Reading guide for The Whore's Child by Richard Russo

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The Whore's Child

by Richard Russo

The Whore's Child
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  • First Published:
    Jul 2002, 272 pages
    Paperback:
    Jul 2003, 272 pages

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Reading Guide Questions Print Excerpt

Please be aware that this discussion guide may contain spoilers!

  1. Such delicacy and compassion, or is she a very special case? What do the younger students' comments reveal about them?

  2. The act of telling or writing one's story is usually thought of as therapeutic. What is the cost of Sister Ursula's compulsion to write her story? Given what she learns in the process, how do you imagine she will respond to this new knowledge?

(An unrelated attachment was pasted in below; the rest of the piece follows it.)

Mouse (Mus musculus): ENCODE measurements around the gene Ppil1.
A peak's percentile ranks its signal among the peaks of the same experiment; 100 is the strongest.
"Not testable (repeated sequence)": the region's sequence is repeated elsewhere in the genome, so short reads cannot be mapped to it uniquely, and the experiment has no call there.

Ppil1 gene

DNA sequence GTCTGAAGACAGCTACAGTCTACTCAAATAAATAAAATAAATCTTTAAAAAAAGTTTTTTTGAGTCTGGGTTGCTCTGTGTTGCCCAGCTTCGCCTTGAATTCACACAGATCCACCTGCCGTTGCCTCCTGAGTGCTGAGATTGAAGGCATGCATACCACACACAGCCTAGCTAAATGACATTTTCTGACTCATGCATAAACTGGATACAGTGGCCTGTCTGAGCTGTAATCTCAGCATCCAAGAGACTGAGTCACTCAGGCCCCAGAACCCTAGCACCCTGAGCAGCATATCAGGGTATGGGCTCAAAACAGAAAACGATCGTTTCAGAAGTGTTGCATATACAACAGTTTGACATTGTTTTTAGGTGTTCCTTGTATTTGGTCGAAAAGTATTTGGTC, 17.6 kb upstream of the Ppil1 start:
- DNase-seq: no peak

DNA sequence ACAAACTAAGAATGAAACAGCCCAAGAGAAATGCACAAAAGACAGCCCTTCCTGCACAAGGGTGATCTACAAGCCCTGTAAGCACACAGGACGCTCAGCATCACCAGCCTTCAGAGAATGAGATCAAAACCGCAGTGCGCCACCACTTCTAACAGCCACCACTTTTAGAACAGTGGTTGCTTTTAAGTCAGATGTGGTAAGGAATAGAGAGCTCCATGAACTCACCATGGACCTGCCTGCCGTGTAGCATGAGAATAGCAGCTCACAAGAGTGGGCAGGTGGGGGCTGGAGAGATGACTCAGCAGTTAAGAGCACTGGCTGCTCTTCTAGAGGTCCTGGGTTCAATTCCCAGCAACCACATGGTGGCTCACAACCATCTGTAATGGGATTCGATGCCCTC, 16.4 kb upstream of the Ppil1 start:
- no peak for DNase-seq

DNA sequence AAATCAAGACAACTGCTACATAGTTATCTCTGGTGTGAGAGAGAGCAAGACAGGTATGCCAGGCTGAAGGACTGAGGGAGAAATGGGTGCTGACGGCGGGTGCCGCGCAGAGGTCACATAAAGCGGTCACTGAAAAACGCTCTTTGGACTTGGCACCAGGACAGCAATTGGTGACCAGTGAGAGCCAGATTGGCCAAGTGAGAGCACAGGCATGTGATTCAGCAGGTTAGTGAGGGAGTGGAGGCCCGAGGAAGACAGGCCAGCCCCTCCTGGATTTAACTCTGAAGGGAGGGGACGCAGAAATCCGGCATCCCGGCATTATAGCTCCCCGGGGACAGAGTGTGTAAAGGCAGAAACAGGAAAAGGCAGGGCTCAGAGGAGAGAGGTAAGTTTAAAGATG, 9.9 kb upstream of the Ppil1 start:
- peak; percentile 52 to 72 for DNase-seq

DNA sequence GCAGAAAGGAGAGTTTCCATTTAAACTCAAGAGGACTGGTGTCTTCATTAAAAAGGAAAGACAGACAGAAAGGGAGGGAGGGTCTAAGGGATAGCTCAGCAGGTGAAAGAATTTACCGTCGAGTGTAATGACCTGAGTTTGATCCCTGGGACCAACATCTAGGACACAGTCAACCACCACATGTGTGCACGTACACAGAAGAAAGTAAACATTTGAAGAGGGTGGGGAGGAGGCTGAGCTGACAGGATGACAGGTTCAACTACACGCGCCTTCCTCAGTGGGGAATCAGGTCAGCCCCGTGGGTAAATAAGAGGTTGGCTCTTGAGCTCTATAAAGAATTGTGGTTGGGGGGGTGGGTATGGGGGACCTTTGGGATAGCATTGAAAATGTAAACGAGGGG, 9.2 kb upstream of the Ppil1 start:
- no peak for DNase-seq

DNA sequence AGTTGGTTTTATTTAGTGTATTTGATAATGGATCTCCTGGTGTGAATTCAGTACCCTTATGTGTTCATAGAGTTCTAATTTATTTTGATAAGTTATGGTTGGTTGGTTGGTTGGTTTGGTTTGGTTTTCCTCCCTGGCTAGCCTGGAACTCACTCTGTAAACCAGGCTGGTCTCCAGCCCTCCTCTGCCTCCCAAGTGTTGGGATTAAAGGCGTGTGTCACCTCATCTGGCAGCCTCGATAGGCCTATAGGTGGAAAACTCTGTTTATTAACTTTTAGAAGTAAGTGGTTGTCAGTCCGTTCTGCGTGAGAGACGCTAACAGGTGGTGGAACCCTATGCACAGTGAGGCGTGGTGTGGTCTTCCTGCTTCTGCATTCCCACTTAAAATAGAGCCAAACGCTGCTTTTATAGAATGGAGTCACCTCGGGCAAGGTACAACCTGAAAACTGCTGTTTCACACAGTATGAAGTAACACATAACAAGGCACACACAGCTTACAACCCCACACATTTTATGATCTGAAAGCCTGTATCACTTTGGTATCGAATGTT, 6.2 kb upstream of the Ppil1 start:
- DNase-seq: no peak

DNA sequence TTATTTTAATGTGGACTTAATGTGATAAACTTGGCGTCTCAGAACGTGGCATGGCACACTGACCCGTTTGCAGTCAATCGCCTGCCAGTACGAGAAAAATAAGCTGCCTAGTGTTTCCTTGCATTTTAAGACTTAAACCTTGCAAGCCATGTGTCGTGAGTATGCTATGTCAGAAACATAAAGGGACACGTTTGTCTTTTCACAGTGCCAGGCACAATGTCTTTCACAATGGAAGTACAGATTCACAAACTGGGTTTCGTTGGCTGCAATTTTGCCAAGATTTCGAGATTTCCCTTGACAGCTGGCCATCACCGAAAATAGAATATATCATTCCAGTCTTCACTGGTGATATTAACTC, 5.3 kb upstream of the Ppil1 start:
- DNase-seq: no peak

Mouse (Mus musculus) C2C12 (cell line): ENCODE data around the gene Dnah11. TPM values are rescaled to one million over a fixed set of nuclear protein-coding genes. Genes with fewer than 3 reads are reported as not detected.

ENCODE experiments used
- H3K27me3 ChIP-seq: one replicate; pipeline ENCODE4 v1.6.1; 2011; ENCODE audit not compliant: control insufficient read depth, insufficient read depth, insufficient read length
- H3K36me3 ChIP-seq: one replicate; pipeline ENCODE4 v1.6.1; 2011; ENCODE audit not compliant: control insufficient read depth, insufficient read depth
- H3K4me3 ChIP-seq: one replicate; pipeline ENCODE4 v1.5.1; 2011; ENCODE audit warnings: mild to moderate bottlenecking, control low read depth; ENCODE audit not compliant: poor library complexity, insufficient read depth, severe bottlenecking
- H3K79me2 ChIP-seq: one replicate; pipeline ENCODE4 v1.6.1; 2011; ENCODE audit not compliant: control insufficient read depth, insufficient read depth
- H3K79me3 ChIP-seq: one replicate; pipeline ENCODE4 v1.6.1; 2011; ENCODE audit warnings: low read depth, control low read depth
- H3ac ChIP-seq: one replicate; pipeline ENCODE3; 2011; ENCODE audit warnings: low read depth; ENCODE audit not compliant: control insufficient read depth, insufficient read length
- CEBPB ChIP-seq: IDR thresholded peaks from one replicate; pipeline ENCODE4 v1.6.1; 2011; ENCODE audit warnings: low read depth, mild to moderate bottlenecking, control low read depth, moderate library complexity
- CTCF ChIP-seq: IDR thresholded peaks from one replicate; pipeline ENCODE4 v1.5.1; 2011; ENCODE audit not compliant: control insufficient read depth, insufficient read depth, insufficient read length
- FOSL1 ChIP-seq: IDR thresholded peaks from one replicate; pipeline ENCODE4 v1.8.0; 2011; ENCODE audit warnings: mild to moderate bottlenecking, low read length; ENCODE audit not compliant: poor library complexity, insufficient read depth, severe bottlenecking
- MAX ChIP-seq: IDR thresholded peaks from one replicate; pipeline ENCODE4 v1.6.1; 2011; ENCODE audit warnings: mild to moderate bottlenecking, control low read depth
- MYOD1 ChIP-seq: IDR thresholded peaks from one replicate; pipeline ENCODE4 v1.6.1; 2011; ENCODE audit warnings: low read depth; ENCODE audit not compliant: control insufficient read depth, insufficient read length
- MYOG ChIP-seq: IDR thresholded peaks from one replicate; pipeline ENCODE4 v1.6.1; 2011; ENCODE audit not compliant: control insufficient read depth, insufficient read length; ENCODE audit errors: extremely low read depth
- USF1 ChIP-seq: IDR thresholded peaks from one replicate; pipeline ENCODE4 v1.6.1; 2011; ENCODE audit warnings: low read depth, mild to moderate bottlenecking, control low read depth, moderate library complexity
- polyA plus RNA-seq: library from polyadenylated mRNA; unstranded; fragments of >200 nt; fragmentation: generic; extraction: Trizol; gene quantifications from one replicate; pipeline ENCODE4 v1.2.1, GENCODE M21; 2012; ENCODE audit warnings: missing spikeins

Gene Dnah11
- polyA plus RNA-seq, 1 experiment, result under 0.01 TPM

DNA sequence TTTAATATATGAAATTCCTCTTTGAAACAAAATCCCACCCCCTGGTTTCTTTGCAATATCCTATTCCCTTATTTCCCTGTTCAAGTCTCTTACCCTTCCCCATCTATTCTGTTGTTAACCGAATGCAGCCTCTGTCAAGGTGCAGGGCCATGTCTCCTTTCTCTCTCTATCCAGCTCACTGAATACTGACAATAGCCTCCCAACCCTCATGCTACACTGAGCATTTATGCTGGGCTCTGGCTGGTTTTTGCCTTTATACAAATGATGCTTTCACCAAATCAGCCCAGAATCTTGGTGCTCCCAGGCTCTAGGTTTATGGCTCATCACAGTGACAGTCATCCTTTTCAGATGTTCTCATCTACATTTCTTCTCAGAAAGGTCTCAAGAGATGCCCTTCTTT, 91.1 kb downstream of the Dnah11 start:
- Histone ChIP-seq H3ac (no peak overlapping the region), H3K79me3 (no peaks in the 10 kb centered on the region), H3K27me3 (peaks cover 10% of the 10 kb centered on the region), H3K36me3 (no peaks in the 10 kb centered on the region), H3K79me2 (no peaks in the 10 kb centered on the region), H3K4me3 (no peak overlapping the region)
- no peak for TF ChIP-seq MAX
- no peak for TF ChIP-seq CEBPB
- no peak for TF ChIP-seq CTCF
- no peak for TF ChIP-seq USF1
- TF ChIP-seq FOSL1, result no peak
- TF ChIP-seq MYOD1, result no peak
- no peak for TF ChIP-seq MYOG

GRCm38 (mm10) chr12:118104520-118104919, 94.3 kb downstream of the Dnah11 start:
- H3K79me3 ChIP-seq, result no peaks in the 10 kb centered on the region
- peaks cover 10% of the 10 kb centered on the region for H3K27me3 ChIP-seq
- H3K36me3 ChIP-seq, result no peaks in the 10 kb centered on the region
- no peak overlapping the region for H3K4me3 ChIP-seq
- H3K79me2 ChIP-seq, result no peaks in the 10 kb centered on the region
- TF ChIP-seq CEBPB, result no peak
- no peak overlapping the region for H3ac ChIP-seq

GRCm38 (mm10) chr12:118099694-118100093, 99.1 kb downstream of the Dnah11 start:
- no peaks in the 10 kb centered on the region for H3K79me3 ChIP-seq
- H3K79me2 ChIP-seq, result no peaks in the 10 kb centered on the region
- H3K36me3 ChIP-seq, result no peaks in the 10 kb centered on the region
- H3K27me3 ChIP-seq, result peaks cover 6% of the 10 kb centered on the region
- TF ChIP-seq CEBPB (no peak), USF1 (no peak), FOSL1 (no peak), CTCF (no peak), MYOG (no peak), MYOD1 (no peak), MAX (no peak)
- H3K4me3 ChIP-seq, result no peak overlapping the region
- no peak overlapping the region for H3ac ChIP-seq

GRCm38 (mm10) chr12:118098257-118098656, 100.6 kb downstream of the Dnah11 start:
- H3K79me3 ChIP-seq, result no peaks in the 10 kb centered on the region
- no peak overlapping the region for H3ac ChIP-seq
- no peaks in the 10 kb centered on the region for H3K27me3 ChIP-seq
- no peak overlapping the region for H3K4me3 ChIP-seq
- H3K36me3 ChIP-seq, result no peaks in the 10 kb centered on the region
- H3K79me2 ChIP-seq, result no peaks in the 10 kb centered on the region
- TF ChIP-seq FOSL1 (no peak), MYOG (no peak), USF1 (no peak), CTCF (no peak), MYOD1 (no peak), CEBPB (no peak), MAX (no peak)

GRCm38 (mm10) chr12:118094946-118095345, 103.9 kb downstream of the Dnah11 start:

3. The critic Diane Roberts noted, "Russo is a master of the small moment as nuclear explosion, the life-changing turn of the screw" (Houston Chronicle). In which stories are such moments of insight particularly powerful?

  4. In several of these stories, husbands and wives are seriously at odds, and children are caught between feuding parents, or parents have to intervene for troubled children. Is Russo's view of family life—or married life—particularly bleak, or scrupulously realistic?

  5. What is the effect of the collection as a whole, given the order, pacing, and content of the stories? What view of life does it project?

  6. What do the two stories told from a child's perspective have in common? How does Russo show himself to be a compassionate observer of children's troubles?

Unless otherwise stated, this discussion guide is reprinted with the permission of Vintage. Any page references refer to a USA edition of the book, usually the trade paperback version, and may vary in other editions.

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